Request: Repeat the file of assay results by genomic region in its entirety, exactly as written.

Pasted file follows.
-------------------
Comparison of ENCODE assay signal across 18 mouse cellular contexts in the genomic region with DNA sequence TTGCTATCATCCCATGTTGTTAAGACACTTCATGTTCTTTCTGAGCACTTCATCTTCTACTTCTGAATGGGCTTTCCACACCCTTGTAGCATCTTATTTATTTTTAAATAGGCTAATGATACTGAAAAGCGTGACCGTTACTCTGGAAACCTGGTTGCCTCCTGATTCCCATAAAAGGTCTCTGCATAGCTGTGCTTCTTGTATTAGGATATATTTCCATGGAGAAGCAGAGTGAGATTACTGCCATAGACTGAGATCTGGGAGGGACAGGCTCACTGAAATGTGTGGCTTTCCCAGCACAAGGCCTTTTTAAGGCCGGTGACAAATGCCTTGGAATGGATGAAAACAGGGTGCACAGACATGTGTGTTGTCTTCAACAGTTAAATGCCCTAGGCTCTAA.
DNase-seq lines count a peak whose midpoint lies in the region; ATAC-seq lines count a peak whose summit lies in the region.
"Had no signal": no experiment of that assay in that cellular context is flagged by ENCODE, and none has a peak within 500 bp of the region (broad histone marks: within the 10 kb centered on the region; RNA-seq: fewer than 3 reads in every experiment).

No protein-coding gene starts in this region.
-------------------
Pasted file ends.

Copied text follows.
Comparison of ENCODE assay signal across 18 mouse cellular contexts in the genomic region with DNA sequence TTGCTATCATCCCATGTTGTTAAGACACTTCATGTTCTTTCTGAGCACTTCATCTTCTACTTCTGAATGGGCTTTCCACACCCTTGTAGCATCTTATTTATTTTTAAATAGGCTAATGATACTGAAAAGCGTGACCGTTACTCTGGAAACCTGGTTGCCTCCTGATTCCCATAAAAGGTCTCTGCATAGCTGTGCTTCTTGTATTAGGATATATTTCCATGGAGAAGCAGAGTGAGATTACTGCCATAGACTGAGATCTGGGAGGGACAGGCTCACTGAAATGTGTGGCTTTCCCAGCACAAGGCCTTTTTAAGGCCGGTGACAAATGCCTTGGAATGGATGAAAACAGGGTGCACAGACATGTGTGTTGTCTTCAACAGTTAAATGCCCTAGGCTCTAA.
DNase-seq lines count a peak whose midpoint lies in the region; ATAC-seq lines count a peak whose summit lies in the region.
"Had no signal": no experiment of that assay in that cellular context is flagged by ENCODE, and none has a peak within 500 bp of the region (broad histone marks: within the 10 kb centered on the region; RNA-seq: fewer than 3 reads in every experiment).

No protein-coding gene starts in this region.